You are not alone. European Starlings (Sturnus vulgaris) are one of the worst (and most hated) nuisance birds in the U.S. This non-native, invasive species has spread across rural and urban North America. When starlings are in a flocking phase, thousands of these birds (sometimes called a murmuration) can overwhelm industrial facilities, airports, farms, orchards, parking lots, parks, airports, golf courses, and residential neighborhoods, causing a variety of problems:
Bird Barrier offers a number of high-quality starling control solutions including bird traps, deterrents, and repellents. With the right starling control products, you can solve any starling problem for good. We are here to help! Tell us about your starling problem and we’ll point you to the solutions you need.
Total and permanent starling removal may require a long-term management plan, including a variety of products and approaches to the problem. Some of our most popular products for getting rid of starlings include:
A low-profile, electrified, ledge deterrent system that is effective against all species of birds.
Economical bird spike made from 100% Stainless Steel. Perfect for Pigeons or larger.
The strongest, most versatile bird exclusion system. StealthNet bird netting denies birds access to any architecture.
All bird species simply can’t get a grip and slide right off the ledge. Inverted, it prevents swallow nests.
If you have tried all other possible solutions and have not been able to get your starling problem under control, trapping is an option. Bird Barrier offers a heavy duty, humane Starling Trap. Designed with a 1/4” and 1” rod frame and 14 gauge welded wire, this starling trap is spacious enough for birds to fly around inside until they can be released. Simply bait starling traps with suet, safflower seeds, sunflower seeds, or another type of food that starlings love, and wait. The birds will be safe and comfortable inside the trap until they can be released in another location. Options for shade and water are available.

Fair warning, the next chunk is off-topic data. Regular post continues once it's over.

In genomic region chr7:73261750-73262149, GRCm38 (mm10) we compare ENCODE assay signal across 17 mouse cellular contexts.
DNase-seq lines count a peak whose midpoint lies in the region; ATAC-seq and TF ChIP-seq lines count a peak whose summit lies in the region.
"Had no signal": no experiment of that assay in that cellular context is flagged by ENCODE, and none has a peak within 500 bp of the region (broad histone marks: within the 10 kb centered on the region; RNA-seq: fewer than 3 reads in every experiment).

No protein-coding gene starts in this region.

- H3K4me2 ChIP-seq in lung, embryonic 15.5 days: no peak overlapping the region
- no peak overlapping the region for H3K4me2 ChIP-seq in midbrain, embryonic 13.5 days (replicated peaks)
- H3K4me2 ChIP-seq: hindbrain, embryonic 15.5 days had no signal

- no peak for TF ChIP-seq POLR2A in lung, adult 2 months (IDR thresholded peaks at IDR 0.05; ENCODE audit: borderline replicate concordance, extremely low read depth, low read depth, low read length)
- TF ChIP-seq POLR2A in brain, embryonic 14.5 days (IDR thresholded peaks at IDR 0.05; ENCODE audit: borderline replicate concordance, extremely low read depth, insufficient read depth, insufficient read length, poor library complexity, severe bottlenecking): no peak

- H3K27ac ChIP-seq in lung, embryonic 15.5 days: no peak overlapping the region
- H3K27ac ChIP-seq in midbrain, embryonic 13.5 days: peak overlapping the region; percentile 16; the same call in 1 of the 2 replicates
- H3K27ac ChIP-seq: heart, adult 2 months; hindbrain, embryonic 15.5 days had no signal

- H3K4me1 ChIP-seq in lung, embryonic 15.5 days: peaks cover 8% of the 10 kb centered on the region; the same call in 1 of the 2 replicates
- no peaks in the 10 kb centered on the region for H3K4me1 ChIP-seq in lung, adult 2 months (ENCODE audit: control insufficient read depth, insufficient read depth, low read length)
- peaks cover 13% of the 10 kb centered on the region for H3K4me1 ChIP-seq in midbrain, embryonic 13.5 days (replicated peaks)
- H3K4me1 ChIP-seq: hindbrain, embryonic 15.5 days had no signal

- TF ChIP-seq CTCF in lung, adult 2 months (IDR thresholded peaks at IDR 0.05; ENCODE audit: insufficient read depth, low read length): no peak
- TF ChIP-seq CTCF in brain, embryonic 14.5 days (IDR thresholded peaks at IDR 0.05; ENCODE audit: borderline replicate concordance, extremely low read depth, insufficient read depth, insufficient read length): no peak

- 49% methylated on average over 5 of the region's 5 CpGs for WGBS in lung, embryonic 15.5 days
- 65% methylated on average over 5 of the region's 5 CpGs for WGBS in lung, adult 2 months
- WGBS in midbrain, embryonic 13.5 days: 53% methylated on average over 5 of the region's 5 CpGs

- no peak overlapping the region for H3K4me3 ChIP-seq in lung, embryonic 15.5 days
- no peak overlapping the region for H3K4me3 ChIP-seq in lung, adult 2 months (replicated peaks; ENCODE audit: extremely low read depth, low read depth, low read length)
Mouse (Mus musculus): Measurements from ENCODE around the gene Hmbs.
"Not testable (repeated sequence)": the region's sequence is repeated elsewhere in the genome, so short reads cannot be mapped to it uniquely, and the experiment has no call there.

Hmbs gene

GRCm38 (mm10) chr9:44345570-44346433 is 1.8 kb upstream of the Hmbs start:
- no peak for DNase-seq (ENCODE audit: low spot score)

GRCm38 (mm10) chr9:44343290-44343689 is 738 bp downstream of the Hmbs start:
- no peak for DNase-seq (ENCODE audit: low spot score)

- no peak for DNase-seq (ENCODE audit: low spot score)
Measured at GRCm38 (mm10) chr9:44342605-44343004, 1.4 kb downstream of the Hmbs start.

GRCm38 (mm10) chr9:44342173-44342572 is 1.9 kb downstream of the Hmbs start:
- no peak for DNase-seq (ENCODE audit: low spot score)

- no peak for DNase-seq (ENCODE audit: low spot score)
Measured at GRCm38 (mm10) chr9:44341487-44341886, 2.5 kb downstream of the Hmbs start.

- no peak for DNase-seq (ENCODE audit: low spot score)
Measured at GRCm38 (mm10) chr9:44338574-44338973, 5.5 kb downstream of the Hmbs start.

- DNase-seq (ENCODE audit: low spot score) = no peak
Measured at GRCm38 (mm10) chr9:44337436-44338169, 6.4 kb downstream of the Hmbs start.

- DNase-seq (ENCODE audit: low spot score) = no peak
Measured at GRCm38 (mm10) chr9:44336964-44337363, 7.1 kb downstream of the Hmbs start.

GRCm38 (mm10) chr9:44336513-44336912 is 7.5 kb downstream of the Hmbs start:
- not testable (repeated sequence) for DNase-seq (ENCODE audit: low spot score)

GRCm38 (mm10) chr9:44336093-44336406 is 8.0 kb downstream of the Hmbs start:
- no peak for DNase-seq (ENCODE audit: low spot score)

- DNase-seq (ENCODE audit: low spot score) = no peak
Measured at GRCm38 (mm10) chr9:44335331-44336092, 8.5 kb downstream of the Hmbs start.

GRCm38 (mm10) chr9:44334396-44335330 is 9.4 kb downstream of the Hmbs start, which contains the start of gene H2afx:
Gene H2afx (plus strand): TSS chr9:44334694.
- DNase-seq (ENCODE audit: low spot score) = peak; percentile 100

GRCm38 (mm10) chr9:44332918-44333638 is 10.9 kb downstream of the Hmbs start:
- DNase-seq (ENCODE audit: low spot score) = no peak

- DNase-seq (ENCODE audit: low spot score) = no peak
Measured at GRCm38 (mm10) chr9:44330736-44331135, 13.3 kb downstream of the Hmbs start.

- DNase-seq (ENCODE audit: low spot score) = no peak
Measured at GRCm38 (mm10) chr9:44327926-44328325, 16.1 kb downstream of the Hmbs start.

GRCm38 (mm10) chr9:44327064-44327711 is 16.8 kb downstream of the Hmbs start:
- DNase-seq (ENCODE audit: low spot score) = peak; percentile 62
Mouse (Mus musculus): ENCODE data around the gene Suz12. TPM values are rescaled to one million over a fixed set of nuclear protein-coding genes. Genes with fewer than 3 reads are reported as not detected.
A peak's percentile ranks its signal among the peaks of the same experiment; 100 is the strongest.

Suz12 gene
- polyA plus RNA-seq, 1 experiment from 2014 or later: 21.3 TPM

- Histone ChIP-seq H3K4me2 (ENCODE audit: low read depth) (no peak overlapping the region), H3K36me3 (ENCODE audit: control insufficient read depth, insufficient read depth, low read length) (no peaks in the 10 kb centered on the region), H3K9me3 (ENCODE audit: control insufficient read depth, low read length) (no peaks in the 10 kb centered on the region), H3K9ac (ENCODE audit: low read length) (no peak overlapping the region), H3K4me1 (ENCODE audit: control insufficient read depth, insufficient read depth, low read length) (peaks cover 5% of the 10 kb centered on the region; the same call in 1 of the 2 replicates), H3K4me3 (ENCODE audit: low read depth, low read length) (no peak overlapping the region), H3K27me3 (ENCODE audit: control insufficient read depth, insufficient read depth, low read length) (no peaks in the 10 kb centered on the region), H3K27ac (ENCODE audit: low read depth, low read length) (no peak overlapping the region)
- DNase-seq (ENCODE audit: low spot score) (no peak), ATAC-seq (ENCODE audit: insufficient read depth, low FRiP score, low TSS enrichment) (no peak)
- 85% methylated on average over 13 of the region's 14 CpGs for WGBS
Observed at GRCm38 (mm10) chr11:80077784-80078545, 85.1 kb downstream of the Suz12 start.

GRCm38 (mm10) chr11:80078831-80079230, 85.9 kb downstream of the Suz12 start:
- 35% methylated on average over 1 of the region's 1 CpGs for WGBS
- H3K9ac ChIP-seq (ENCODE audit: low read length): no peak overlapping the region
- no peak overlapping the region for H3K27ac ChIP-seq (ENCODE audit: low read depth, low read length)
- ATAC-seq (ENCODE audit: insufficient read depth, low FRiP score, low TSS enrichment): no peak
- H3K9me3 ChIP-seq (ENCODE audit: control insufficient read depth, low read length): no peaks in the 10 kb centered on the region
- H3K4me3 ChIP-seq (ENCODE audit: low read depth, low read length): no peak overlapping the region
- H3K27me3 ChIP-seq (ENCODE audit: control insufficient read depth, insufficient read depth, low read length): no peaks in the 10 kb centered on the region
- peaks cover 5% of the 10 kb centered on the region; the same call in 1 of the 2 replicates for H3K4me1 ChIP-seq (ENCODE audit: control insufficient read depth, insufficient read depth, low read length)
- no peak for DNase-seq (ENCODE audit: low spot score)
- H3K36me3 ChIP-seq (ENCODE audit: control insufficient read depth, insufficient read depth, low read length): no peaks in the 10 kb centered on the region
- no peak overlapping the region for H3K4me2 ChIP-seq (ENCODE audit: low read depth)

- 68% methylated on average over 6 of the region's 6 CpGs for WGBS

Starlings are not protected by federal law. State laws concerning starlings may vary so always consult your local wildlife agency before trapping these birds. Keep in mind that lethal starling control methods such as shooting or poisoning may be outlawed in your area, even if trapping is legal. In many cases, other starling deterrents will be a better management solution than trapping. If you are unsure whether or not to use traps or which starling trap is right for your situation, contact Bird Barrier’s customer support team for expert advice.
For large flocks or agricultural applications, starlings can be removed or deterred with a well-timed, organized scare campaign using strategically placed sophisticated audio or visual repellents, as well as deterrents that irritate the starlings’ other senses. Options include:
Optical Gel is a humane audio and visual bird control product that deters starlings from landing or roosting on edges, signs, balconies, soffits, beams, skylights, signs, roofs, AC equipment, and enclosed spaces without harming them. OpticalGel repels starlings by tricking them into thinking they see fire or smoke, while emitting the scent of peppermint oil (which they hate). Simply glue Optical Gel dishes 8 inches apart along the surface you wish to protect from starlings. Once applied, starlings will desert the site, even one they have been using for years. Optical Gel is the best starling control solution for sites where mechanical deterrents can’t be used.
Audio deterrents repel starlings by combining natural and electronic sounds like species specific distress calls, predator hunting/attack sequences, and cannon or shotgun sounds. Bird-Gard is a programmable electronic audio repeller that is the ideal solution for spot dispersal of flocking starlings in small areas. Pro #1 Bird-Gard was designed to repel starlings by emitting distress signals and predator calls that frighten starlings. The birds hear the “danger” and send an alert to other starlings in the area to stay away.